We are all an amalgam of different parts which become active during certain interactions or within certain environments. We all possess each value and its opposite within our psyches. These values are relative and dependent on perspective. That’s why one person can see you as authentic and another can see you as inauthentic, both perspectives containing a partial truth.

Our top values contain shadow sides, which if not acknowledged end up manifesting in ways we cannot see. It is very likely that my attachment to the value of authenticity was causing it to polarize into inauthenticity. These realizations helped me let go of my rigid self-image and created the space for others to see me in whichever way they do. This was liberating as I no longer felt the need to fight or prove to others that I am a specific way.

Another pattern that several people brought to my attention was my reactions to feedback. When certain comments were made towards me and I was asked how I felt about them I often would say that it didn’t bother me. Yet others noticed subtle negative reactions in me. This made me realize how disconnected I was from my emotions. My experience of emotions has always been overwhelming because I never had the ability to sense them in their subtle state. By the time I would notice my emotions they had already snowballed into a massive avalanche that was sweeping over me.

Finally, circling made me realize how quick I am to respond and how that’s not always a good thing. What initially arises in our conscious mind is only the tip of the iceberg. There is a richness of valuable information below the surface, which if given the time can arise and better inform our response. Being a thinking rather than feeling type means I’m naturally highly cerebral. This way of being is further reinforced by our culture which in many ways prizes rationality above all else. However this propensity to live in our heads makes us ignorant of what goes in our bodies. It makes us forget that our feelings often drive our thoughts and it is only by getting in touch with them that we can truly understand our deepest motivations.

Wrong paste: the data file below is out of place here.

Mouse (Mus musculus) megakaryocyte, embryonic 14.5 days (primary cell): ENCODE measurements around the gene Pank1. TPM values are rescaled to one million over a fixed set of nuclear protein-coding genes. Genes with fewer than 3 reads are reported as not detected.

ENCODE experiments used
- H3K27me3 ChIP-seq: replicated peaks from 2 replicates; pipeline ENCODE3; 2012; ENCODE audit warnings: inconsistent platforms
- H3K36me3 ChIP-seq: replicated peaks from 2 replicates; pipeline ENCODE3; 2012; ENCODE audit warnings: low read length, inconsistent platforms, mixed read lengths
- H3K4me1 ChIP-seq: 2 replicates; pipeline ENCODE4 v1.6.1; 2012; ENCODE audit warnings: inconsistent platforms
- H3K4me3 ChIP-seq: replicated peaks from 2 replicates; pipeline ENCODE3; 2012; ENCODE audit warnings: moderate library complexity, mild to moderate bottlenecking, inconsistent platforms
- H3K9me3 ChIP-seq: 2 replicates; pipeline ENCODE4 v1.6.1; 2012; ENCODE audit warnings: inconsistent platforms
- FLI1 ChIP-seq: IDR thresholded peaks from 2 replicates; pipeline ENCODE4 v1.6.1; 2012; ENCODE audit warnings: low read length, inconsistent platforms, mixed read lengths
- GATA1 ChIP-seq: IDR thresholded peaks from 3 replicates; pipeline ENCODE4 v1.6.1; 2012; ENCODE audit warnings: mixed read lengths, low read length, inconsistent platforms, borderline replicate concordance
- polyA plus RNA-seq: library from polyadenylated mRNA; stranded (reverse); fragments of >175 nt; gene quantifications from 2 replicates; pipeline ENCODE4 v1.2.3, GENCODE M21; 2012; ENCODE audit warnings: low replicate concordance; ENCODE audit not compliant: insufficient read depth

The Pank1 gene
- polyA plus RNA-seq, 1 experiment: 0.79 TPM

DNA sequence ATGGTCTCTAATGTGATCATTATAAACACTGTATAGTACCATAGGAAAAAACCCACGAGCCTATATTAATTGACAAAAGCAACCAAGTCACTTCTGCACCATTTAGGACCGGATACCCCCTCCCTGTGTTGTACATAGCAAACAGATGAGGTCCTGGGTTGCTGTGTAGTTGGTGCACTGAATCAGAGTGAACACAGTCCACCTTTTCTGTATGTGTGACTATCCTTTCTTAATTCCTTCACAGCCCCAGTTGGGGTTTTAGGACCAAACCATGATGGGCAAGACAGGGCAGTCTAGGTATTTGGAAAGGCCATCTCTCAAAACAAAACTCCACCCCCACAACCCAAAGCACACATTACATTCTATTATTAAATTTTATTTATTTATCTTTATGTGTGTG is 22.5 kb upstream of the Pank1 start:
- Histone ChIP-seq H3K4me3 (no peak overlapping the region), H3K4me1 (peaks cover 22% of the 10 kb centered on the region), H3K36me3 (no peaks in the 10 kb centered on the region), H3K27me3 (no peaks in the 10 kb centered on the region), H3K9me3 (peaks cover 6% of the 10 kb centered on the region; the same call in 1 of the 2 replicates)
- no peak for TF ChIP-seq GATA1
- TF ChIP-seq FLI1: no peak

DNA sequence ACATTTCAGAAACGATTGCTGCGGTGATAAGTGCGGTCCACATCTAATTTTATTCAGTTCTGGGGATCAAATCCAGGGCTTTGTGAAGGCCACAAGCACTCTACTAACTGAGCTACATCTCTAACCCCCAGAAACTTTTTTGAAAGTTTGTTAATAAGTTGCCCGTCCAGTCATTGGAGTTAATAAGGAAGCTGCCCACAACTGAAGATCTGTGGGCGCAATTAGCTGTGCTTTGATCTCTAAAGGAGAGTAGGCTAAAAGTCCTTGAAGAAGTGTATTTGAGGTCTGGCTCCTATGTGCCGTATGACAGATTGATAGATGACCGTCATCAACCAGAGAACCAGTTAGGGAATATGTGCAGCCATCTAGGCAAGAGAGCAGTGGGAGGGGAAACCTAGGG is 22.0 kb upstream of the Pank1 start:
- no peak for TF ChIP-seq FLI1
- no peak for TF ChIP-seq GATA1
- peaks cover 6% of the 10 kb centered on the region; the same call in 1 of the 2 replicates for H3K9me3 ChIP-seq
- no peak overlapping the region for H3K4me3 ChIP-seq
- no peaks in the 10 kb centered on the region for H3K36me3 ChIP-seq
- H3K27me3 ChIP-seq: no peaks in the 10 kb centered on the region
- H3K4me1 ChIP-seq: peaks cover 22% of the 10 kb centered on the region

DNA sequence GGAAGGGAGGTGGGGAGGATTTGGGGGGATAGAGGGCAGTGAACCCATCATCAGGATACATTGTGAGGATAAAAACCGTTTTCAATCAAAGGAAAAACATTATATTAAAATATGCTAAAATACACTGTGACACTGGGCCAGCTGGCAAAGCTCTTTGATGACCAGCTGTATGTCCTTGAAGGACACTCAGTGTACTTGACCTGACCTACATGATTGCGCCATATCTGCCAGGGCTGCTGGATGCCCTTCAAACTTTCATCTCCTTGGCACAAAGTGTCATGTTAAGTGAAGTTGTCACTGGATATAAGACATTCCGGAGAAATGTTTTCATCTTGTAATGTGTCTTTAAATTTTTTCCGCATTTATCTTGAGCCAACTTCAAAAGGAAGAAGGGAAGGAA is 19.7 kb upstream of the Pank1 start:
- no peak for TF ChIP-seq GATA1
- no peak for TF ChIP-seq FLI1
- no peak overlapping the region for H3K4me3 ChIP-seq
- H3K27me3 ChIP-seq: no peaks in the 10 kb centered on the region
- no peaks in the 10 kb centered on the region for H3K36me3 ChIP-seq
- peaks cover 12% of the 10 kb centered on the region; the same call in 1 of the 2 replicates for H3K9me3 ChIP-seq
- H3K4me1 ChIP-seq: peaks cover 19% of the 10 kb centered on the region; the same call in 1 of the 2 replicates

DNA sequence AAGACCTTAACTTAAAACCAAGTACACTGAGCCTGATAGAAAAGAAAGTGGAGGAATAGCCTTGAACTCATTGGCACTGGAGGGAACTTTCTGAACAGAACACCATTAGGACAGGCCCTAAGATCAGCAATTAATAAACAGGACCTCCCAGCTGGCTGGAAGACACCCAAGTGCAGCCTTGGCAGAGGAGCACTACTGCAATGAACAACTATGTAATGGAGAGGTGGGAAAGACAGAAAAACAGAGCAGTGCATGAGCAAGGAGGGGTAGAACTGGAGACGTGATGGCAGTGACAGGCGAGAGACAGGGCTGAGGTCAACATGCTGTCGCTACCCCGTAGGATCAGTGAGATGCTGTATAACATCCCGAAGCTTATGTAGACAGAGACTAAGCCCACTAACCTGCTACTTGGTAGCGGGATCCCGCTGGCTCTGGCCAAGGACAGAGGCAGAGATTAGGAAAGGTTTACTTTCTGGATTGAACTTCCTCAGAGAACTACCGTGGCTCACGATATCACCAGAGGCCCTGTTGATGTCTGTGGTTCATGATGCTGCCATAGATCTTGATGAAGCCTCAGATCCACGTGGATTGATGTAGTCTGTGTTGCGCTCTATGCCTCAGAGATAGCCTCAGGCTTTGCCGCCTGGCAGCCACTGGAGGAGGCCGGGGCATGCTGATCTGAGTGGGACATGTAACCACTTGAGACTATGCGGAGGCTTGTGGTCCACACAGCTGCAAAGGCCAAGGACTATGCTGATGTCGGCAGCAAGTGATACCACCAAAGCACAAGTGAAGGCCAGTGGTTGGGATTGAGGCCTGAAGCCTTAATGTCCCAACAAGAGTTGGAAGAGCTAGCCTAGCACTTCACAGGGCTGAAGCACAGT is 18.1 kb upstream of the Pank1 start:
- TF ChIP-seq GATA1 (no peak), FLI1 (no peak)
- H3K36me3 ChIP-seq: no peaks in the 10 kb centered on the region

Conclusion

Circling is an authentic relating practice that allows us to discover deeper levels of truth, meaning, and wholeness. Through this practice we learn to embody surrendered leadership – a paradoxical way of being that allows us to ride the natural flow of the ever present moment.  Originally emerging out of the bay area, circling is now used globally to facilitate more meaningful interactions within groups and organizations. Circling is not just a way to connect to others, it can also serve as a synthesis of psychospiritual practices such as shadow work, mindfulness, emotional processing, awakening, and collective sensemaking. My experience circling has helped me better understand myself and taught me the skills for creating more authentic, vulnerable, and meaningful connections with others.